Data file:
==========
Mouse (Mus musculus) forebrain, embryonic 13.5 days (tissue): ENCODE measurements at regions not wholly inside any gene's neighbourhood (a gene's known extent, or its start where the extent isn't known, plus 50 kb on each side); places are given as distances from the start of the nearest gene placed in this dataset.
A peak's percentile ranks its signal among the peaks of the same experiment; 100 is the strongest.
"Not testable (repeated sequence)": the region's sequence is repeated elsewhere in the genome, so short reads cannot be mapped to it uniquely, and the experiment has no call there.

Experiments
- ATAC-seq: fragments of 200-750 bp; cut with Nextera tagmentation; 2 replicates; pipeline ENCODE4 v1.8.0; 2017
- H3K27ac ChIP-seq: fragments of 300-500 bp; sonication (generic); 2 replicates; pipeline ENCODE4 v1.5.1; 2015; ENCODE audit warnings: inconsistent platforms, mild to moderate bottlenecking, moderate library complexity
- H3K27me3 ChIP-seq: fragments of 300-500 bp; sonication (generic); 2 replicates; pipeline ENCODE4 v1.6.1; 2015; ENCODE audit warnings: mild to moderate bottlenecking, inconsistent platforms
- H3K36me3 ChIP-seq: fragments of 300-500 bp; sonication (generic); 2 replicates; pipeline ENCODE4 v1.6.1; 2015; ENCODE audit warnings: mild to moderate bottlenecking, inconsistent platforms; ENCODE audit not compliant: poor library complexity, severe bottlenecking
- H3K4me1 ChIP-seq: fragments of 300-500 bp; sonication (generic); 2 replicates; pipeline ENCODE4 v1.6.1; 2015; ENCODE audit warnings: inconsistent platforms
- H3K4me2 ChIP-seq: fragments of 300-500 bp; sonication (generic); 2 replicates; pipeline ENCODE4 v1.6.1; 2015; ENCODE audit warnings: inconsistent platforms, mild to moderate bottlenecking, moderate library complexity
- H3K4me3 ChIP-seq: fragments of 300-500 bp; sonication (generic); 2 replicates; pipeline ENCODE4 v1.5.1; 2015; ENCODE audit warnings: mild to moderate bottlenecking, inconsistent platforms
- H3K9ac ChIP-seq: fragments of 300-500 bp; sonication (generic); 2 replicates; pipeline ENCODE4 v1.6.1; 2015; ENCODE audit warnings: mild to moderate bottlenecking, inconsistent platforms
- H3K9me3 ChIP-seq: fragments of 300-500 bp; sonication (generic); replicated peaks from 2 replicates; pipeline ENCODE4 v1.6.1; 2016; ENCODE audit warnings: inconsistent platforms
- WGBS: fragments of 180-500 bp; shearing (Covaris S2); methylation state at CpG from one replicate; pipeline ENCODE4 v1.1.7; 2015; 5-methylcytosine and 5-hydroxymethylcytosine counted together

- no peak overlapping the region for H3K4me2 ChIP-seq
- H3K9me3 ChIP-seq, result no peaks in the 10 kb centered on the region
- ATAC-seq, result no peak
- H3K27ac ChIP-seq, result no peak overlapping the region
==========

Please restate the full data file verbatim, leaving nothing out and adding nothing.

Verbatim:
Mouse (Mus musculus) forebrain, embryonic 13.5 days (tissue): ENCODE measurements at regions not wholly inside any gene's neighbourhood (a gene's known extent, or its start where the extent isn't known, plus 50 kb on each side); places are given as distances from the start of the nearest gene placed in this dataset.
A peak's percentile ranks its signal among the peaks of the same experiment; 100 is the strongest.
"Not testable (repeated sequence)": the region's sequence is repeated elsewhere in the genome, so short reads cannot be mapped to it uniquely, and the experiment has no call there.

Experiments
- ATAC-seq: fragments of 200-750 bp; cut with Nextera tagmentation; 2 replicates; pipeline ENCODE4 v1.8.0; 2017
- H3K27ac ChIP-seq: fragments of 300-500 bp; sonication (generic); 2 replicates; pipeline ENCODE4 v1.5.1; 2015; ENCODE audit warnings: inconsistent platforms, mild to moderate bottlenecking, moderate library complexity
- H3K27me3 ChIP-seq: fragments of 300-500 bp; sonication (generic); 2 replicates; pipeline ENCODE4 v1.6.1; 2015; ENCODE audit warnings: mild to moderate bottlenecking, inconsistent platforms
- H3K36me3 ChIP-seq: fragments of 300-500 bp; sonication (generic); 2 replicates; pipeline ENCODE4 v1.6.1; 2015; ENCODE audit warnings: mild to moderate bottlenecking, inconsistent platforms; ENCODE audit not compliant: poor library complexity, severe bottlenecking
- H3K4me1 ChIP-seq: fragments of 300-500 bp; sonication (generic); 2 replicates; pipeline ENCODE4 v1.6.1; 2015; ENCODE audit warnings: inconsistent platforms
- H3K4me2 ChIP-seq: fragments of 300-500 bp; sonication (generic); 2 replicates; pipeline ENCODE4 v1.6.1; 2015; ENCODE audit warnings: inconsistent platforms, mild to moderate bottlenecking, moderate library complexity
- H3K4me3 ChIP-seq: fragments of 300-500 bp; sonication (generic); 2 replicates; pipeline ENCODE4 v1.5.1; 2015; ENCODE audit warnings: mild to moderate bottlenecking, inconsistent platforms
- H3K9ac ChIP-seq: fragments of 300-500 bp; sonication (generic); 2 replicates; pipeline ENCODE4 v1.6.1; 2015; ENCODE audit warnings: mild to moderate bottlenecking, inconsistent platforms
- H3K9me3 ChIP-seq: fragments of 300-500 bp; sonication (generic); replicated peaks from 2 replicates; pipeline ENCODE4 v1.6.1; 2016; ENCODE audit warnings: inconsistent platforms
- WGBS: fragments of 180-500 bp; shearing (Covaris S2); methylation state at CpG from one replicate; pipeline ENCODE4 v1.1.7; 2015; 5-methylcytosine and 5-hydroxymethylcytosine counted together

- no peak overlapping the region for H3K4me2 ChIP-seq
- H3K9me3 ChIP-seq, result no peaks in the 10 kb centered on the region
- ATAC-seq, result no peak
- H3K27ac ChIP-seq, result no peak overlapping the region